The future for today’s seniors looks much different than it did a generation ago. The changing financial landscape, families spread apart and lack of local resources (to name a few) have impacted senior’s lives and ushered in the aging in place movement.
Many of these older people struggle with everyday tasks, their health care and the lives they lead in their homes. For many, their quality of life goes down as they get older.
In 2000, approximately 35 million Americans were over 65. By the year 2030, the U.S. Census Bureau estimates that approximately 71.5 million will be 65 or older. In a nutshell, that means over 20% of the U.S. population.
The impact the growing number of older Americans will have on our country and our communities is still yet to be fully known. However, with the recent/current economic issues, the health care crisis and the lack of services and support available at a local level spells means many seniors and their families will be in dire need of assistance.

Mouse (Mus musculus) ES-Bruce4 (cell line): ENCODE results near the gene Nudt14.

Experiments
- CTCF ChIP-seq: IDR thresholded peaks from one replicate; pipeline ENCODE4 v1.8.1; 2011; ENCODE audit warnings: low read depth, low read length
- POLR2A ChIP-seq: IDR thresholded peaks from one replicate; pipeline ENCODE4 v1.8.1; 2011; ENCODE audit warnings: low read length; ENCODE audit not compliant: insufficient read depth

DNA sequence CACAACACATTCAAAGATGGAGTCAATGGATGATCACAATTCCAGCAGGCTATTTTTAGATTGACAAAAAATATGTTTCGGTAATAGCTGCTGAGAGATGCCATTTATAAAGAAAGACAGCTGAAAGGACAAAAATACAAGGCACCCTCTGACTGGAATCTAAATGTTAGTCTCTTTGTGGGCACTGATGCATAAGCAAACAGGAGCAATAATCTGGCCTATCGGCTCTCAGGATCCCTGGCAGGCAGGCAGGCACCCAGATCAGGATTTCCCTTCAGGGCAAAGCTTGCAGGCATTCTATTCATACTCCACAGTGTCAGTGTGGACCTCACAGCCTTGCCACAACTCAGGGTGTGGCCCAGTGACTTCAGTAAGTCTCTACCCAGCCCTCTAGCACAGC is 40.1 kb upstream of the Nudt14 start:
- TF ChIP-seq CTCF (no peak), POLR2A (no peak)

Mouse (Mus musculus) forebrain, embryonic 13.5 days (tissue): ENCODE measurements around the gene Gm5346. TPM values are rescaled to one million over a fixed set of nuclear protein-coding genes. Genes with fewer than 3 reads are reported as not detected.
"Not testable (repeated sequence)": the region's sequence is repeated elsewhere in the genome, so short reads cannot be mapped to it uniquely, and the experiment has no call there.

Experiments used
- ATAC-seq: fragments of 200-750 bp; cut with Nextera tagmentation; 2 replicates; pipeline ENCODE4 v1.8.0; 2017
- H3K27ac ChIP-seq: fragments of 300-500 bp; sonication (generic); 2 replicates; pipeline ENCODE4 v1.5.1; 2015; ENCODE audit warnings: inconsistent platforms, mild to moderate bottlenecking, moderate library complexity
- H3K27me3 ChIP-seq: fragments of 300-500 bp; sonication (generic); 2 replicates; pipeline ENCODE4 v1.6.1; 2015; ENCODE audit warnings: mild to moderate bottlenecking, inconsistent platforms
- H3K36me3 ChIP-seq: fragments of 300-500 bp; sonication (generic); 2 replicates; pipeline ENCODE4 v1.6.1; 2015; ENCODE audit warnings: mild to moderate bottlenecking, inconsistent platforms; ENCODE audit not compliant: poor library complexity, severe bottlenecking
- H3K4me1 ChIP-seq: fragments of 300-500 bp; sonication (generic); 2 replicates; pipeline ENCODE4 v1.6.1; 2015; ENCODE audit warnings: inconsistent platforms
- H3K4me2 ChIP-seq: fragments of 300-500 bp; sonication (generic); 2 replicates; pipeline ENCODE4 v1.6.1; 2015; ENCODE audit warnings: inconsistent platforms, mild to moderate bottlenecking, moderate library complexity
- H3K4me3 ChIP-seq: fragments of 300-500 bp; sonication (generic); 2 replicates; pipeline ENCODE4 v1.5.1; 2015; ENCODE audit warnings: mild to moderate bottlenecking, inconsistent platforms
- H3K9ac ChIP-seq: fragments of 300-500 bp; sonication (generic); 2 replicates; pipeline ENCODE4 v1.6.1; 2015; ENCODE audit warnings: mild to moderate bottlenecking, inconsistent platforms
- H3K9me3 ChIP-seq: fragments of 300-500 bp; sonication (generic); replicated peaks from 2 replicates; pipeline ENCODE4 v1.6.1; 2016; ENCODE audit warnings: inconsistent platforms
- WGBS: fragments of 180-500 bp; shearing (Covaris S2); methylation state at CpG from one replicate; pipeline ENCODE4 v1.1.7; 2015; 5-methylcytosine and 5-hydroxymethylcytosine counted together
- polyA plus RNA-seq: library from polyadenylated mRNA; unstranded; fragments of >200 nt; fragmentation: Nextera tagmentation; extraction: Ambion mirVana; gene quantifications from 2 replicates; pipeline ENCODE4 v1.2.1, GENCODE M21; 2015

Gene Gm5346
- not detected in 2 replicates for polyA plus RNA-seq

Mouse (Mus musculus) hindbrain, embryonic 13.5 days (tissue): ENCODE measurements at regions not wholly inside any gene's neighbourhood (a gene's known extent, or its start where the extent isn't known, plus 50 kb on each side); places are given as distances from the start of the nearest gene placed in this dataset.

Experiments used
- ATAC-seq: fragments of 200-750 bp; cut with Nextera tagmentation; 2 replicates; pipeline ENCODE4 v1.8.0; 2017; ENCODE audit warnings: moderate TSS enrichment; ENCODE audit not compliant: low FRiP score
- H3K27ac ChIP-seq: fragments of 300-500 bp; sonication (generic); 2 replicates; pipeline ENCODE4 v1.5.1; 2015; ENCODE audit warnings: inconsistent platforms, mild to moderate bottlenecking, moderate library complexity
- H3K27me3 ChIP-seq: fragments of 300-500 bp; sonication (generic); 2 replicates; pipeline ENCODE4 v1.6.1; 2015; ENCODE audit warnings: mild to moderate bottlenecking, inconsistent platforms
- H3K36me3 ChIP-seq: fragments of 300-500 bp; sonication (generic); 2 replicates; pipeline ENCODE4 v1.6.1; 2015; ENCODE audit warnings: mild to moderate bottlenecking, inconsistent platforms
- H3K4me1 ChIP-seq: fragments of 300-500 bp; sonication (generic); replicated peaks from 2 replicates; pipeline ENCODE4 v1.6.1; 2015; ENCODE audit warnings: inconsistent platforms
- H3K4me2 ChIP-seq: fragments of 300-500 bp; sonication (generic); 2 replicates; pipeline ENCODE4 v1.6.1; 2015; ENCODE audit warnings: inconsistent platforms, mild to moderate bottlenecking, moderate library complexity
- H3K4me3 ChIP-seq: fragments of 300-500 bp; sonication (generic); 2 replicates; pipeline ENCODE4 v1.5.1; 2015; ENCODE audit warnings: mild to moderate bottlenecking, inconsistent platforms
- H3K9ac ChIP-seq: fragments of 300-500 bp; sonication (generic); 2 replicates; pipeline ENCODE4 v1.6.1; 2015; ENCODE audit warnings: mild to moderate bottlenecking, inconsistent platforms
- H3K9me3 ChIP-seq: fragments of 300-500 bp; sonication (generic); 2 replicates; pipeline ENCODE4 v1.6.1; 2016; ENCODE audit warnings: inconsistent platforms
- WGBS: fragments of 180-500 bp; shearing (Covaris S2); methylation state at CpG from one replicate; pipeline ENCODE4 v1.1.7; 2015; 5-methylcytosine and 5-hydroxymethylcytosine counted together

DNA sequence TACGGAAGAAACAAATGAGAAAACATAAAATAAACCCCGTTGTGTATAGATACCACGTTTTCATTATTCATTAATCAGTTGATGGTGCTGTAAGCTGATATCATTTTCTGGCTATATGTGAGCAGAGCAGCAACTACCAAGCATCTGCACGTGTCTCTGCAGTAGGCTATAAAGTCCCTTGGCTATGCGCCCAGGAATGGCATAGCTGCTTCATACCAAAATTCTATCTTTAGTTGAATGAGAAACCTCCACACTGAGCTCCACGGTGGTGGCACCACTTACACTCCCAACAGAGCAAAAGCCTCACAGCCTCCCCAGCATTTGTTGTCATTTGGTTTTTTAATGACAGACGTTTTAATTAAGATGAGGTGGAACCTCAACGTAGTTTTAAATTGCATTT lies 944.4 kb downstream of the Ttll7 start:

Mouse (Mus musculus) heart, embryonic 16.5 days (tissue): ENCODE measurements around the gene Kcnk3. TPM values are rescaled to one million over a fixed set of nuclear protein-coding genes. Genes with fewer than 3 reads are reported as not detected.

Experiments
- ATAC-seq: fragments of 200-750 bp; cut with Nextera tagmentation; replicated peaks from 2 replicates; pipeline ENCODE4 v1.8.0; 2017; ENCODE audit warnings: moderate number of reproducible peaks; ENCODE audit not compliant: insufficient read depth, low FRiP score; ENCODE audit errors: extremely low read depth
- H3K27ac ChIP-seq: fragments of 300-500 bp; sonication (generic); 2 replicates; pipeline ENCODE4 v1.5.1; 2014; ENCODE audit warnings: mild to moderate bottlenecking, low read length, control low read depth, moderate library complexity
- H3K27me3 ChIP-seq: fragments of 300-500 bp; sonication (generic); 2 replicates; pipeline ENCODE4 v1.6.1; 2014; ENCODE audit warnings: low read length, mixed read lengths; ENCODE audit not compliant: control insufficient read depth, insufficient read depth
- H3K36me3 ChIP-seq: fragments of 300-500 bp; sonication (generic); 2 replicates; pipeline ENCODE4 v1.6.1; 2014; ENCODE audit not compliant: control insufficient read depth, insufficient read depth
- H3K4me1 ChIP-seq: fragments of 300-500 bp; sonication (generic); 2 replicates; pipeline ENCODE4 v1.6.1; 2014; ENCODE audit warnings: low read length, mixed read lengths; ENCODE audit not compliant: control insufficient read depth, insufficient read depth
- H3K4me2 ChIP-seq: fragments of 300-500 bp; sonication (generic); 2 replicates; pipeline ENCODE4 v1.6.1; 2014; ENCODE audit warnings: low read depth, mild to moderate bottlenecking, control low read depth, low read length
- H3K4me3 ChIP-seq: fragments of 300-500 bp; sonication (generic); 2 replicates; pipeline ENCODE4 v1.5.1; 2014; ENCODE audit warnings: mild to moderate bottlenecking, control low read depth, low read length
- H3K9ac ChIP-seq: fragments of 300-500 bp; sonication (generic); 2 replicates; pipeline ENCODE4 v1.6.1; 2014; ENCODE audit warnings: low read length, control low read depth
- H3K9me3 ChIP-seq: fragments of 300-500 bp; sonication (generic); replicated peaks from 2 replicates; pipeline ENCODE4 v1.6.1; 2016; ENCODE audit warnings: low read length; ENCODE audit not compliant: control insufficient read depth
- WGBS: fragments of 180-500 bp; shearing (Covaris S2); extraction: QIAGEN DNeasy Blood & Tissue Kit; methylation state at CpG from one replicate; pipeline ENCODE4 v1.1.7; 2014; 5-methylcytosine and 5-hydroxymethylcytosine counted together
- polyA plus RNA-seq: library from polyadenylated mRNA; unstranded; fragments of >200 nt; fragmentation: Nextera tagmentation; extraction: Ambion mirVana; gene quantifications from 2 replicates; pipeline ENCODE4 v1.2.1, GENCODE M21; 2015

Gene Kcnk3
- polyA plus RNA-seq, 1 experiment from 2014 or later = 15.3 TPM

Seniors and their caregivers will continue to need services and products that deal with the home (remodeling, accessibility, universal design), in-home medical and non-medical care, help with common problems (long-distance caregiving, transportation, meal preparation, home maintenance), local support systems, independent living, aging in place education and more.
Seniors are in need a professionals in their community that can educate them, provide the resources and information they need to make informed decisions, AND provide services that improve their quality of life.